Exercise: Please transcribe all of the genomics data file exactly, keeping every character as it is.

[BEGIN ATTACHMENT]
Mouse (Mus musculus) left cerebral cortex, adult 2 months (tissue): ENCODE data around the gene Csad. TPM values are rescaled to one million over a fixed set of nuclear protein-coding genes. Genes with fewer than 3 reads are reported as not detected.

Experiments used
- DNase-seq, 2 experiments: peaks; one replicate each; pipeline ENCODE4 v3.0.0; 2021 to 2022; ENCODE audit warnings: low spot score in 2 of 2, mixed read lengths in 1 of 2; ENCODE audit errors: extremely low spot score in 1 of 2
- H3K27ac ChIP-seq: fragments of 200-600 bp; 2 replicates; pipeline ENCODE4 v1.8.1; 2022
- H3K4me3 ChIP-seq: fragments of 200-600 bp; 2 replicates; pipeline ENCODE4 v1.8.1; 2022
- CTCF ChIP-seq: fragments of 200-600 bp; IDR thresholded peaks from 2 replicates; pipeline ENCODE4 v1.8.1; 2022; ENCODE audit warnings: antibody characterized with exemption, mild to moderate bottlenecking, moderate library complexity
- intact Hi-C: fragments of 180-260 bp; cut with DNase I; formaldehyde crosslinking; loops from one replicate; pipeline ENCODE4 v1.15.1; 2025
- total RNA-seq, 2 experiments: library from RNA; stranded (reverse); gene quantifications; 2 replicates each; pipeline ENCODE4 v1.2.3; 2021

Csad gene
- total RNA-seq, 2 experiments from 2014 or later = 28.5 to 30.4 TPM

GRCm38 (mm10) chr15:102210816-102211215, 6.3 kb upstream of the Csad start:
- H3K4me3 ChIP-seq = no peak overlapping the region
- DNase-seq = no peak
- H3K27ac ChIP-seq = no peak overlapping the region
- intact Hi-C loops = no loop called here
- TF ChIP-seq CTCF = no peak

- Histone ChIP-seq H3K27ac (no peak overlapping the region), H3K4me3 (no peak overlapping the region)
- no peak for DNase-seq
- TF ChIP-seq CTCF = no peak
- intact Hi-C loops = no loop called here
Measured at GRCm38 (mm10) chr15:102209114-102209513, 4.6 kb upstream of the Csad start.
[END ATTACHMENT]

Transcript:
Mouse (Mus musculus) left cerebral cortex, adult 2 months (tissue): ENCODE data around the gene Csad. TPM values are rescaled to one million over a fixed set of nuclear protein-coding genes. Genes with fewer than 3 reads are reported as not detected.

Experiments used
- DNase-seq, 2 experiments: peaks; one replicate each; pipeline ENCODE4 v3.0.0; 2021 to 2022; ENCODE audit warnings: low spot score in 2 of 2, mixed read lengths in 1 of 2; ENCODE audit errors: extremely low spot score in 1 of 2
- H3K27ac ChIP-seq: fragments of 200-600 bp; 2 replicates; pipeline ENCODE4 v1.8.1; 2022
- H3K4me3 ChIP-seq: fragments of 200-600 bp; 2 replicates; pipeline ENCODE4 v1.8.1; 2022
- CTCF ChIP-seq: fragments of 200-600 bp; IDR thresholded peaks from 2 replicates; pipeline ENCODE4 v1.8.1; 2022; ENCODE audit warnings: antibody characterized with exemption, mild to moderate bottlenecking, moderate library complexity
- intact Hi-C: fragments of 180-260 bp; cut with DNase I; formaldehyde crosslinking; loops from one replicate; pipeline ENCODE4 v1.15.1; 2025
- total RNA-seq, 2 experiments: library from RNA; stranded (reverse); gene quantifications; 2 replicates each; pipeline ENCODE4 v1.2.3; 2021

Csad gene
- total RNA-seq, 2 experiments from 2014 or later = 28.5 to 30.4 TPM

GRCm38 (mm10) chr15:102210816-102211215, 6.3 kb upstream of the Csad start:
- H3K4me3 ChIP-seq = no peak overlapping the region
- DNase-seq = no peak
- H3K27ac ChIP-seq = no peak overlapping the region
- intact Hi-C loops = no loop called here
- TF ChIP-seq CTCF = no peak

- Histone ChIP-seq H3K27ac (no peak overlapping the region), H3K4me3 (no peak overlapping the region)
- no peak for DNase-seq
- TF ChIP-seq CTCF = no peak
- intact Hi-C loops = no loop called here
Measured at GRCm38 (mm10) chr15:102209114-102209513, 4.6 kb upstream of the Csad start.